See below for a fascinating discussion between Cornel West and Anderson Cooper on Gov. Ralph Northam, racism, redemption, etc. I’ve added a transcription and bolding for emphasis of parts that jumped out at me. I think there’s a lot of wisdom in what Cornel West has to say. Also note, I hear that this segment has a bunch of Democrats in Richmond talking about it, which is a large part of the reason why I checked it out in the first place.
Anderson Cooper: “I hear what you’re saying we’ve talked about this before about expanding the definition of white supremacy that it’s easy to just focus on a photo and be blind to other inequalities. In terms of….I mean…this is obviously as you say this is one man. There are plenty of people who have done stupid things, inappropriate things, racist things, horrible things in their past – in high school, in college…in medical school. What is the process for overcoming that? What is the process for not having your life be damned by something you did, some racist act that that you did or that you said? How do you atone for that?
Cornel West: One is the first thing you do you is cast it as a moral and ethical dialogue. It’s not a matter of just offending black people because white supremacy is trashing us. It’s barbaric, it’s monstrous, but it’s a moral issue. White, brown, a whole host of people ought to be just as morally outraged as black people. The same is true of black people when other people are trashed in this regard. Jews in France, Palestinians under occupation, Tibet…It’s a moral/spiritual issue. We dumb down the whole discussion if it’s just a matter of liberal self-righteousness in the name of black people being offended trashing this white brother.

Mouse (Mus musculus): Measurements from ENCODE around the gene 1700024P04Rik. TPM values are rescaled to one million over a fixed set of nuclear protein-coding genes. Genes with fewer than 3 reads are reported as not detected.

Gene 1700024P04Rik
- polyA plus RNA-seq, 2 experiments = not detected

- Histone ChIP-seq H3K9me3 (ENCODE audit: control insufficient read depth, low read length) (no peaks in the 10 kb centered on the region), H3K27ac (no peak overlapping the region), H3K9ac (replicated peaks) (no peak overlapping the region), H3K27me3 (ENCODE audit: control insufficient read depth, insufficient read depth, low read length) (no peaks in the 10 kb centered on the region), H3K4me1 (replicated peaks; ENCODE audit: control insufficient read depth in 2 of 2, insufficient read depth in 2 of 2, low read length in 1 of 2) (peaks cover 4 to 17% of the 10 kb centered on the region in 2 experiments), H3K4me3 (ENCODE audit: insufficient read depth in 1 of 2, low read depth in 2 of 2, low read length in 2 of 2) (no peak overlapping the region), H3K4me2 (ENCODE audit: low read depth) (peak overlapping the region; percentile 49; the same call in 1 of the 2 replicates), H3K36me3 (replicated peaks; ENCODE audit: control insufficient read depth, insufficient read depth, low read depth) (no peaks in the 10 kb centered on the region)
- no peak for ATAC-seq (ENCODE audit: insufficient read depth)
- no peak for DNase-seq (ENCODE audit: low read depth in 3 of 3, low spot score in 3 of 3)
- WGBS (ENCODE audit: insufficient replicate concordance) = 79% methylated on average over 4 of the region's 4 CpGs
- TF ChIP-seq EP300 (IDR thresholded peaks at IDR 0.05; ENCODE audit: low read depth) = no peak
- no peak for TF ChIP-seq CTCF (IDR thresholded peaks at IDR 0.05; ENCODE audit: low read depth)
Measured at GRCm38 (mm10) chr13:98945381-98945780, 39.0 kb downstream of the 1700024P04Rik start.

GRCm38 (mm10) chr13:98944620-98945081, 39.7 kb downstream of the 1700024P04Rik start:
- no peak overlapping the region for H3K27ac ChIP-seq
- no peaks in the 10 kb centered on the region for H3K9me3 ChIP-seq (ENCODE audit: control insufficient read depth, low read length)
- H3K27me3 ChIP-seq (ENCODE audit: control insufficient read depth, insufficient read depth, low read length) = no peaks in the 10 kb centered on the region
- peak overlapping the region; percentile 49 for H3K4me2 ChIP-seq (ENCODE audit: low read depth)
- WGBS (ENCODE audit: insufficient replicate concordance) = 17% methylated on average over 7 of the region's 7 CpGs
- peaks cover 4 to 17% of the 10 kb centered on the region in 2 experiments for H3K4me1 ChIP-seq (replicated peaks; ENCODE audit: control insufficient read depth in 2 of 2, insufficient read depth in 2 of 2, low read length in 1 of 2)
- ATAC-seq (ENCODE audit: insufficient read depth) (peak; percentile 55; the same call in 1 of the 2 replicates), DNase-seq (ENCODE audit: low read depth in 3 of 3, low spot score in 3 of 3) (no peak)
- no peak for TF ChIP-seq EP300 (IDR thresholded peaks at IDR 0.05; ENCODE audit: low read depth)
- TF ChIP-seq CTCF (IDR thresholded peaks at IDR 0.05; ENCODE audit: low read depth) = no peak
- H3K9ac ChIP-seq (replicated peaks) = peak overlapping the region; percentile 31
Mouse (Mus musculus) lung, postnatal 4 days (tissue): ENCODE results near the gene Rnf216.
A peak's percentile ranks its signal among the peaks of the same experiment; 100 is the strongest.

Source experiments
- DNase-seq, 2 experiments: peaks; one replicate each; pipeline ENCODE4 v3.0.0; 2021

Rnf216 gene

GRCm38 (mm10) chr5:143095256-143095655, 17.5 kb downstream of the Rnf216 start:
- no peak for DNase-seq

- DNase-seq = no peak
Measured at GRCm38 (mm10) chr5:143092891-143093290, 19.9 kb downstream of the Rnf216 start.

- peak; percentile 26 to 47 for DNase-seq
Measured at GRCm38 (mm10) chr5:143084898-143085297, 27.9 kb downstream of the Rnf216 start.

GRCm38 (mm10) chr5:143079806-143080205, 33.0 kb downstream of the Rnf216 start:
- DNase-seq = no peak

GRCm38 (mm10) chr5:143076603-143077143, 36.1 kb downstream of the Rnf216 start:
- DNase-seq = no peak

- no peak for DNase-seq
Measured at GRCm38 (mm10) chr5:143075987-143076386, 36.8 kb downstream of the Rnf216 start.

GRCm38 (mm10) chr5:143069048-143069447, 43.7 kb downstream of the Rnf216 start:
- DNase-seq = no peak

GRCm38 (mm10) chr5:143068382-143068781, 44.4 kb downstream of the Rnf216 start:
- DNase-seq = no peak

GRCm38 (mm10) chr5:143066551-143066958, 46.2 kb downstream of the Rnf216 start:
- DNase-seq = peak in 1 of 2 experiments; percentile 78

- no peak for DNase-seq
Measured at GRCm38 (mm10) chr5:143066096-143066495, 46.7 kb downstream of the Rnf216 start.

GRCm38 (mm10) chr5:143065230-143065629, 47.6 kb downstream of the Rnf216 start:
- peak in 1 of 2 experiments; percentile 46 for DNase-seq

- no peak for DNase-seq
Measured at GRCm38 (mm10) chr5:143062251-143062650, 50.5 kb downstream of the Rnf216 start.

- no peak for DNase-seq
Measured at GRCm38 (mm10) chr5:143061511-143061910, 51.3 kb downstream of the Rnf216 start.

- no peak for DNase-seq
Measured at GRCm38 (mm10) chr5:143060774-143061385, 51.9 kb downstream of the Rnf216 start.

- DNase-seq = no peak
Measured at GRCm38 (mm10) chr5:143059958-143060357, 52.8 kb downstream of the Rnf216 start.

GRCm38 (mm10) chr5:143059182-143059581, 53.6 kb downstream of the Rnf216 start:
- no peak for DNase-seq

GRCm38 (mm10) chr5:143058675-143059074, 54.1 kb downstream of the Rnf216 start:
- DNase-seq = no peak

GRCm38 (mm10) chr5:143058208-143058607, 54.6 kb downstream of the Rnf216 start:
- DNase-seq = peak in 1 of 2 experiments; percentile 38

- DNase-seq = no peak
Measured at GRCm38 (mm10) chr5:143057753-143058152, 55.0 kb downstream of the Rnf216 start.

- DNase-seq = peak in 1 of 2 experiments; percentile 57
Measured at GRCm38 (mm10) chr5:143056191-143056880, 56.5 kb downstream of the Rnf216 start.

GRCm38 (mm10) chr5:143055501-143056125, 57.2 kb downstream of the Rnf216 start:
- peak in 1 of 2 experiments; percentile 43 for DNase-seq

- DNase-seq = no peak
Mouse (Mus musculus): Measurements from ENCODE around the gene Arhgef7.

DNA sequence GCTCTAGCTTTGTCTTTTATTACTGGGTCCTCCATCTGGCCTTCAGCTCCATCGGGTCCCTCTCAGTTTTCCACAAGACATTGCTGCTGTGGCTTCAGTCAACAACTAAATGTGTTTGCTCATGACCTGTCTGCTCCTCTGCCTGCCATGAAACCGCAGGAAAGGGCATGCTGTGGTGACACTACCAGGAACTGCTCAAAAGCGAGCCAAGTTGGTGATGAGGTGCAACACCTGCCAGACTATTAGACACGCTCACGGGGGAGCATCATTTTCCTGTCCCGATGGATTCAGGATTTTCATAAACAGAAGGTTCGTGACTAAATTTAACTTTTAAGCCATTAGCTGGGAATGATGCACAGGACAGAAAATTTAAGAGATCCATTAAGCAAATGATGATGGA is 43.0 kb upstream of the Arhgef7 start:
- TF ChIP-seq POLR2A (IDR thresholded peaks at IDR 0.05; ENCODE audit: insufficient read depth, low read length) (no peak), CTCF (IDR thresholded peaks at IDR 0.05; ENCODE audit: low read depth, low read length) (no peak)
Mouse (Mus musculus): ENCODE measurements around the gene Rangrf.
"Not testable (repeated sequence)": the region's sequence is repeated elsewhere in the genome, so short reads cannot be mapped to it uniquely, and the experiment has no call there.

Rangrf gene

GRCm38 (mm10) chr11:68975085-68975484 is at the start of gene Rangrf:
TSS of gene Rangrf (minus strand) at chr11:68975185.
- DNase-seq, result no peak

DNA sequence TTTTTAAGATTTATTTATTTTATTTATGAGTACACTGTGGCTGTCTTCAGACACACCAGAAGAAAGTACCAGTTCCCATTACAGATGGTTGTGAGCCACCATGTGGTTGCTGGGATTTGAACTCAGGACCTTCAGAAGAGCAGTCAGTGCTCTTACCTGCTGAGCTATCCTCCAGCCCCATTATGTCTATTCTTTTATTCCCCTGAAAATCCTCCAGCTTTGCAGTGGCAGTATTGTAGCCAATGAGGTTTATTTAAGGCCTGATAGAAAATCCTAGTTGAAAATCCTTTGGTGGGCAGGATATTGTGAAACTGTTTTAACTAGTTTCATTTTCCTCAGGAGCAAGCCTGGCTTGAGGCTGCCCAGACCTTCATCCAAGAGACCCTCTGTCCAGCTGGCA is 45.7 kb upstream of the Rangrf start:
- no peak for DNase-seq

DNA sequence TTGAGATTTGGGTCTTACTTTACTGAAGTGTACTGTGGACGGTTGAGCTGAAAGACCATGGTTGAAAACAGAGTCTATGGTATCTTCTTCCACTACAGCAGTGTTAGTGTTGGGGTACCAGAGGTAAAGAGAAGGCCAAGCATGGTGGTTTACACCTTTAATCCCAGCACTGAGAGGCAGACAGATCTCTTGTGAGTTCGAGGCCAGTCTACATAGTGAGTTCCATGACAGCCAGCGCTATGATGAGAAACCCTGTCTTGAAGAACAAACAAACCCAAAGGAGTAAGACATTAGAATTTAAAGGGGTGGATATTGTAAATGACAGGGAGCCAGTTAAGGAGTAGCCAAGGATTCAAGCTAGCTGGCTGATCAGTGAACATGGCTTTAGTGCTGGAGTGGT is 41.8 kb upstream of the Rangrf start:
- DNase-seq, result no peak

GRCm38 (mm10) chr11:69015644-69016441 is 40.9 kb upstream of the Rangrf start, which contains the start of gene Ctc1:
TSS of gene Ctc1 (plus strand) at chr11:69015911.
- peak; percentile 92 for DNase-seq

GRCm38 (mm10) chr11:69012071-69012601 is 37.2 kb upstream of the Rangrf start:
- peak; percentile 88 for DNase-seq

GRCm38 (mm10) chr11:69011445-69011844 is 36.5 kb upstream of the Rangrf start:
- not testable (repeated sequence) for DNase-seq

White supremacy must be hated, white supremacy must be trashed, but the question is how do we attempt to engage in efforts collectively and individually together. None of us escape white supremacy, male supremacy, homophobia, transphobia, anti-Semitism, anti-Arab, anti-Palestinian, anti-Muslim – all of these vicious evils are shot through us. And if we can’t ascend to the moral and spiritual level, this is the legacy of Martin King; this is the legacy of John Coltrane; this is the legacy of Nina Simone. How do we keep that legacy alive?
And thank God that we have some kind of context in which we can go beyond just this ugly name-calling and finger-pointing. Because all of us in the end are fallen. All of us in the end are in some sense sinners. And if you’re gonna do away with all the racist elements and sensibilities, you’re not gonna have too many people in Congress, you’re not gonna have too many people on Wall Street, and not gonna have too many people on television. Because all of us are shaped to some degree.
Now there’s a gradation – the Klu Klux Klan, gangster capital G yes. But there’s some other gangsters small g that’s working in this regard. And the question is how do we remain in contact with the humanity of each and every one of us so we can accent our best. I believe brother Ralph has potential to be a great anti-racist activist just like LBJ. He doesn’t have to be in office to do that, because I don’t think he can govern. But I’m concerned about him as a human being as well, not just as a governor. He’s a human being he’s made…in the image of God like everybody else.